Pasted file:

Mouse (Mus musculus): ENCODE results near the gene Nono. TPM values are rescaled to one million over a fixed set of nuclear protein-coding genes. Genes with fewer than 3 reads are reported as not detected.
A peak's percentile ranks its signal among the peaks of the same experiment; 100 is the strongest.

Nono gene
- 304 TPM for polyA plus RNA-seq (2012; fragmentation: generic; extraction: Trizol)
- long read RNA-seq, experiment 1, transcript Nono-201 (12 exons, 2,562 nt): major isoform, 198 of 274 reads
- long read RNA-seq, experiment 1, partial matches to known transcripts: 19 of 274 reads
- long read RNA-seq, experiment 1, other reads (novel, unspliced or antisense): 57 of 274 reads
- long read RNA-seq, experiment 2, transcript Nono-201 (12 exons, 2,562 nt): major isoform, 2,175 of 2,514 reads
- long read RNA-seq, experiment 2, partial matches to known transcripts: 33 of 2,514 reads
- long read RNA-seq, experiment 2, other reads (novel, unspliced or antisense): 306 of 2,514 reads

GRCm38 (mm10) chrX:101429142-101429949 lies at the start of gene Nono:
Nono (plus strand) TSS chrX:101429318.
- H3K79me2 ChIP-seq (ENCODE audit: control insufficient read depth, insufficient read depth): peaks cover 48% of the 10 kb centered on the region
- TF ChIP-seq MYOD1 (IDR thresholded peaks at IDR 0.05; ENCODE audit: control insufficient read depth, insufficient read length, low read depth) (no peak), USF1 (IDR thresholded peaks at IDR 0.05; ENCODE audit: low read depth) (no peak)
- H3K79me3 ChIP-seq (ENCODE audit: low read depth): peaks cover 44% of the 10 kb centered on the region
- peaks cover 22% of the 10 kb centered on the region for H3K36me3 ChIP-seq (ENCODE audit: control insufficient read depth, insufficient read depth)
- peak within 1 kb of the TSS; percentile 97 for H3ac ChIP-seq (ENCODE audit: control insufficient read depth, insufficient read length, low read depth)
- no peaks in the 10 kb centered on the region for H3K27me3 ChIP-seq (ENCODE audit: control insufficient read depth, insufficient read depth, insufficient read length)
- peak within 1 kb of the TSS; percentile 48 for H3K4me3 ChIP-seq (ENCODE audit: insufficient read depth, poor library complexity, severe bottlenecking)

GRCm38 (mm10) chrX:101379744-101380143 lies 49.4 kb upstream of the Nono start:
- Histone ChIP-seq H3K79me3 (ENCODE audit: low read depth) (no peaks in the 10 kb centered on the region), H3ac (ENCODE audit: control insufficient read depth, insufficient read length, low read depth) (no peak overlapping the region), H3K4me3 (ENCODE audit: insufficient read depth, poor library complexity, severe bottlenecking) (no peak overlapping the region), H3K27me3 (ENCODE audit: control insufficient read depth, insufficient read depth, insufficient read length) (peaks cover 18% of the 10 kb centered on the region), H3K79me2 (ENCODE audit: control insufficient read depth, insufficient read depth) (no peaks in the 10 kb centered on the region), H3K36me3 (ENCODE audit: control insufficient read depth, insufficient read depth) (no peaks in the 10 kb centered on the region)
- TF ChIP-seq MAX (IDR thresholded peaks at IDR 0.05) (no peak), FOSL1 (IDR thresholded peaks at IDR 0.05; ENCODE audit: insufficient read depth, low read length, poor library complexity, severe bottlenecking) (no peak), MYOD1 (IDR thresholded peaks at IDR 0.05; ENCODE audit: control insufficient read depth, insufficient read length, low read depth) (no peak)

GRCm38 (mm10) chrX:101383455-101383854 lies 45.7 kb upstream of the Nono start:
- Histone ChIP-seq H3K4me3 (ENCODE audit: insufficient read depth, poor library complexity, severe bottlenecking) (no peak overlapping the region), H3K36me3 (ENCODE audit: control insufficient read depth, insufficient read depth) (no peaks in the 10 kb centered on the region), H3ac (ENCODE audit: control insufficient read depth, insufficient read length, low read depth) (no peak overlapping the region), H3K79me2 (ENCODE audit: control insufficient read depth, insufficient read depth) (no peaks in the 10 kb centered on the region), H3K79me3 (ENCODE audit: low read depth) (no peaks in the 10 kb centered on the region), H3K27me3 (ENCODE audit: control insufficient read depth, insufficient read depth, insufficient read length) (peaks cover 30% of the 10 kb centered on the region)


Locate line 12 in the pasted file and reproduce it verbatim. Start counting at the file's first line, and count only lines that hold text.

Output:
Nono (plus strand) TSS chrX:101429318.